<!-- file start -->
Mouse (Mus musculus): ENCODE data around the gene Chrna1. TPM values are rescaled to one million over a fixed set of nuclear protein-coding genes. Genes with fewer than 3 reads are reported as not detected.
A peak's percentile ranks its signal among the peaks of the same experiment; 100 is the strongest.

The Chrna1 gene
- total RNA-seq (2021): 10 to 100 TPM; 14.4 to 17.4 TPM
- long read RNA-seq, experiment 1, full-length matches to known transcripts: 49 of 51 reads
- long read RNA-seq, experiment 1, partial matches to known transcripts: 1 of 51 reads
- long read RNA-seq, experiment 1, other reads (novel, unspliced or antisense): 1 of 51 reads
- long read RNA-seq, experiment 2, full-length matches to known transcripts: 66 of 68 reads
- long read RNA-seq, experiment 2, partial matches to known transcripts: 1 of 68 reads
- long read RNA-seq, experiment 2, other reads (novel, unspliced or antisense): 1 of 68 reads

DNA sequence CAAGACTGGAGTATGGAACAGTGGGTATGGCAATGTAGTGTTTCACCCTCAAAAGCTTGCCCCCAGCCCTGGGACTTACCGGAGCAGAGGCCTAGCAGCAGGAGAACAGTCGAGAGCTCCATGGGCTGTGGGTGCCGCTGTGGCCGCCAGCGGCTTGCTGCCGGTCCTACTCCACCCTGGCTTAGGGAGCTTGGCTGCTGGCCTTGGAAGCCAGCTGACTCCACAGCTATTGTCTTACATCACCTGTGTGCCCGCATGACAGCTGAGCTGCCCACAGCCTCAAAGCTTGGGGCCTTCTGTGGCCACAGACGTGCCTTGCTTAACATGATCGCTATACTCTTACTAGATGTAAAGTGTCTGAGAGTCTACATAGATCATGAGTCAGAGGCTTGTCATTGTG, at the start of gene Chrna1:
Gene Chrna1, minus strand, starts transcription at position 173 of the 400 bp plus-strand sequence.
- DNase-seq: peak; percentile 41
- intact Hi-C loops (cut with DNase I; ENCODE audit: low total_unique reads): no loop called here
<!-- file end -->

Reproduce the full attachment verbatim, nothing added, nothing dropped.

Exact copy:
Mouse (Mus musculus): ENCODE data around the gene Chrna1. TPM values are rescaled to one million over a fixed set of nuclear protein-coding genes. Genes with fewer than 3 reads are reported as not detected.
A peak's percentile ranks its signal among the peaks of the same experiment; 100 is the strongest.

The Chrna1 gene
- total RNA-seq (2021): 10 to 100 TPM; 14.4 to 17.4 TPM
- long read RNA-seq, experiment 1, full-length matches to known transcripts: 49 of 51 reads
- long read RNA-seq, experiment 1, partial matches to known transcripts: 1 of 51 reads
- long read RNA-seq, experiment 1, other reads (novel, unspliced or antisense): 1 of 51 reads
- long read RNA-seq, experiment 2, full-length matches to known transcripts: 66 of 68 reads
- long read RNA-seq, experiment 2, partial matches to known transcripts: 1 of 68 reads
- long read RNA-seq, experiment 2, other reads (novel, unspliced or antisense): 1 of 68 reads

DNA sequence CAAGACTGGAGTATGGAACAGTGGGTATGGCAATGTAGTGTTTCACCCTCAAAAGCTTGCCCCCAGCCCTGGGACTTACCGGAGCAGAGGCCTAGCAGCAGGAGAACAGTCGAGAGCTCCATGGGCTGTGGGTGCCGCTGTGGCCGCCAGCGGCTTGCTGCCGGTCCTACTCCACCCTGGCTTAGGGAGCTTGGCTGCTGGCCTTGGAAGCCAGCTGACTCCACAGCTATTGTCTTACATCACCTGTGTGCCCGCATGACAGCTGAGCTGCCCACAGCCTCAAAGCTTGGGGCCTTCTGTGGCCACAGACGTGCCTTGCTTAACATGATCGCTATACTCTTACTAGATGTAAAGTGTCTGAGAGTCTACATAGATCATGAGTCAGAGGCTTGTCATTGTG, at the start of gene Chrna1:
Gene Chrna1, minus strand, starts transcription at position 173 of the 400 bp plus-strand sequence.
- DNase-seq: peak; percentile 41
- intact Hi-C loops (cut with DNase I; ENCODE audit: low total_unique reads): no loop called here